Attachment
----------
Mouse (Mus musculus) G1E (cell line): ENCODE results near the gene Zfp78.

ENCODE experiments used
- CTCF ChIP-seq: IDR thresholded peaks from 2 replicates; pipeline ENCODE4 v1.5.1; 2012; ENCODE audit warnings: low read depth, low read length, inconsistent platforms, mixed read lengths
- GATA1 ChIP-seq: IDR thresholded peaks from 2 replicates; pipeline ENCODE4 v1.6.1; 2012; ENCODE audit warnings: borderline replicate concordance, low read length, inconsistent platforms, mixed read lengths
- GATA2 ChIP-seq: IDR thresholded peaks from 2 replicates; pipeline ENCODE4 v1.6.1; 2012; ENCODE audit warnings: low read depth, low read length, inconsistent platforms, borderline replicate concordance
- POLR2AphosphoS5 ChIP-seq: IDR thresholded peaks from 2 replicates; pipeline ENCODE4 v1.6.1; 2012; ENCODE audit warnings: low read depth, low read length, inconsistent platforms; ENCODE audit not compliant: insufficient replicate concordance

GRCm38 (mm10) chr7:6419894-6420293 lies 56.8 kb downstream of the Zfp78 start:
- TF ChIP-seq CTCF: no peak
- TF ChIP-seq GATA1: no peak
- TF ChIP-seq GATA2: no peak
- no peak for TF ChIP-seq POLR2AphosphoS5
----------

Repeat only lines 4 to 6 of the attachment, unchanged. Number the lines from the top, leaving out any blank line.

- GATA1 ChIP-seq: IDR thresholded peaks from 2 replicates; pipeline ENCODE4 v1.6.1; 2012; ENCODE audit warnings: borderline replicate concordance, low read length, inconsistent platforms, mixed read lengths
- GATA2 ChIP-seq: IDR thresholded peaks from 2 replicates; pipeline ENCODE4 v1.6.1; 2012; ENCODE audit warnings: low read depth, low read length, inconsistent platforms, borderline replicate concordance
- POLR2AphosphoS5 ChIP-seq: IDR thresholded peaks from 2 replicates; pipeline ENCODE4 v1.6.1; 2012; ENCODE audit warnings: low read depth, low read length, inconsistent platforms; ENCODE audit not compliant: insufficient replicate concordance